Summit looks to improve criminal justice system response to mental illness

Madison, Wisconsin - April 21, 2023

Is there a better way for Wisconsin’s criminal justice system to respond to people with mental illness? If so, what does such an approach look like?

About 200 people, including criminal justice system partners, judges, law enforcement officials, policy makers and treatment service providers, gathered Friday in Madison to consider those questions, and to exchange ideas on the topic at the Chief Justice’s Summit on Mental Health.

The summit was called to encourage collaboration and look for solutions across agencies and disciplines, said Chief Justice Annette Kingsland Ziegler. Too often, people with mental health issues end up in custody during a crisis, instead of getting treatment they need, and law enforcement officers end up spending more time handling cases that fall outside their areas of expertise, Ziegler said.

“I am very optimistic that after today, we all will be working toward a new and brighter future to improve options for those who have mental health issues and those responders who have limited options,” Ziegler said during opening remarks.

Some of the state’s top criminal justice system officials described challenges their agencies face, such as staffing shortages and lack of funding that can impact other parts of the justice system.

Participants in a panel discussion titled, Justice System Partner and Legislative Perspectives, featured Wisconsin Attorney General Josh Kaul; Sen. Jesse James (R-Altoona); Rep. Dora Drake (D-Milwaukee); State Public Defender Kelli Thompson; Wisconsin District Attorney Association President and Fond du Lac County District Attorney Eric Toney; and Oshkosh Police Chief Dean Smith, who is also the president of the Wisconsin Chiefs of Police Association.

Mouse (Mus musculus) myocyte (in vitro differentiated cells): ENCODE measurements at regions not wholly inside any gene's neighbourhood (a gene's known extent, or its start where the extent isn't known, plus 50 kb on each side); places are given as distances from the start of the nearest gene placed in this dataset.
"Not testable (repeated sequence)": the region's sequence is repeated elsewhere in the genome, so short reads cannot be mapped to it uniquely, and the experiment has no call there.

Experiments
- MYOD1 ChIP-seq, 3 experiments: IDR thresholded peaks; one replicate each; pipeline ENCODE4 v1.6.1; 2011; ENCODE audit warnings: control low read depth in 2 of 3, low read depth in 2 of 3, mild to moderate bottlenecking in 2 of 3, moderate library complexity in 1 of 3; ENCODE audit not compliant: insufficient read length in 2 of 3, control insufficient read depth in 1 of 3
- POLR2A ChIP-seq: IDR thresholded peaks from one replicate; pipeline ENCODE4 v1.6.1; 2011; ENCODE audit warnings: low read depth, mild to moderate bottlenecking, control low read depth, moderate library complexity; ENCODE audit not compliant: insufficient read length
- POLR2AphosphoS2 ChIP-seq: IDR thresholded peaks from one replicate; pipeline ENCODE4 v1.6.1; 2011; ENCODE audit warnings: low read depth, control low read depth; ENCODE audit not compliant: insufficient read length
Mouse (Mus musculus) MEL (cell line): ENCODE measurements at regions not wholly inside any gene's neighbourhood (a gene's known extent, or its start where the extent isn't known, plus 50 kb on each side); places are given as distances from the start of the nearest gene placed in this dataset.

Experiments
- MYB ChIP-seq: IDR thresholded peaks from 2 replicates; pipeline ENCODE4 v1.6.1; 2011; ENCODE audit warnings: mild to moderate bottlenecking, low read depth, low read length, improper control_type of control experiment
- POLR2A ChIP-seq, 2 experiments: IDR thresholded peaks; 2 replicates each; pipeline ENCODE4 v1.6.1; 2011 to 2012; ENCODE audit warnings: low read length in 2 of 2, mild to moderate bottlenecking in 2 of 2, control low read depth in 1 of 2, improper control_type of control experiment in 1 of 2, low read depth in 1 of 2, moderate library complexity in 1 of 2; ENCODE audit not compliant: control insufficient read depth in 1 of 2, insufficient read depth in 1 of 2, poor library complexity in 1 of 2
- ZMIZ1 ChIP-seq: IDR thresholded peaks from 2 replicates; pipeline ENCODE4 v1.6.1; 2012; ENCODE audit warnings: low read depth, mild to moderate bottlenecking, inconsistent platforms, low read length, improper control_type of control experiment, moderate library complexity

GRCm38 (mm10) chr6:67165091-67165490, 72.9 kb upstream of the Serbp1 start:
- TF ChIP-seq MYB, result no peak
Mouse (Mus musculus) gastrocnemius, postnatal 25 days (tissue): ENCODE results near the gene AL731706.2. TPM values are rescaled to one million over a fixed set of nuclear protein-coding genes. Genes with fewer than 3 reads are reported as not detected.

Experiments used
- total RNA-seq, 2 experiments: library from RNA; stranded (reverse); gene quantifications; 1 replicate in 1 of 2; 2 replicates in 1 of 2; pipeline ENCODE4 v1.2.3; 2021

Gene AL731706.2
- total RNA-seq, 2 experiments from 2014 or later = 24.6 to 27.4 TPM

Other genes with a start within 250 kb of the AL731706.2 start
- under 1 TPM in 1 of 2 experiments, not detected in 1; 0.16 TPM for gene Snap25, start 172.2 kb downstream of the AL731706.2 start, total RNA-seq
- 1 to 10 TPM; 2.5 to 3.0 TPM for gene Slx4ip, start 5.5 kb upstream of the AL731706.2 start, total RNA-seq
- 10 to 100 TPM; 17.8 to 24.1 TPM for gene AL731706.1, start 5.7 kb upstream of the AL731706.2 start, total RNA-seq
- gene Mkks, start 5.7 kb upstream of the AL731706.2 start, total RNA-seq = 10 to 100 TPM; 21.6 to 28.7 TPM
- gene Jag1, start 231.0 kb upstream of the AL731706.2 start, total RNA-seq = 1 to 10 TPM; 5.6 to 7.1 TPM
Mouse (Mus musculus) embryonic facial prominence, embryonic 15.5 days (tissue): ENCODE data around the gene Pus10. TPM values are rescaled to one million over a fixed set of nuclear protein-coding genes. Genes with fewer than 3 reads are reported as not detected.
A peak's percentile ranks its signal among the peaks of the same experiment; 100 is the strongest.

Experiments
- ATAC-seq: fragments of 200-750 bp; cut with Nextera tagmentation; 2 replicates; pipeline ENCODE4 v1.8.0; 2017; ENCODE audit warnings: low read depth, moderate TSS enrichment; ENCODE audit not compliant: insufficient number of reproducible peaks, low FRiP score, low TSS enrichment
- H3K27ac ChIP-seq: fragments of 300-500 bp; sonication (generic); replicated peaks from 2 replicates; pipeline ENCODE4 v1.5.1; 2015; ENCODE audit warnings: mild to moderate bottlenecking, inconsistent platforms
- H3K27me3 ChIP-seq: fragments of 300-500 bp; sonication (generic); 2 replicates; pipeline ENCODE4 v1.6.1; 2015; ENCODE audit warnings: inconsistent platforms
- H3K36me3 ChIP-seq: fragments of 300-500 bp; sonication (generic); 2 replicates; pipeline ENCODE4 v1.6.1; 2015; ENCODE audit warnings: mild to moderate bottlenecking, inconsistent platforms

Another panel, featuring a range of local officials, crisis service providers, and treatment experts, highlighted successful local mental health crisis response models from across the state. Dr. Margie Balfour, an associate professor in the Department of Psychiatry at the University of Arizona College of Medicine – Tucson, presented on an Arizona Mental Health Crisis Receiving model that has gained national attention. Judges and court staff on another panel discussed the benefits of a model program in Miami that emphasizes the importance of community collaboration.

Chief Justice Ziegler encouraged attendees to take advantage of best practices, whether those ideas come from local or national examples. Ziegler is a member of the Conference of Chief Justices, which encourages states to undertake a collaborative, coordinated approach to improving the criminal justice system’s response to people with mental illness.

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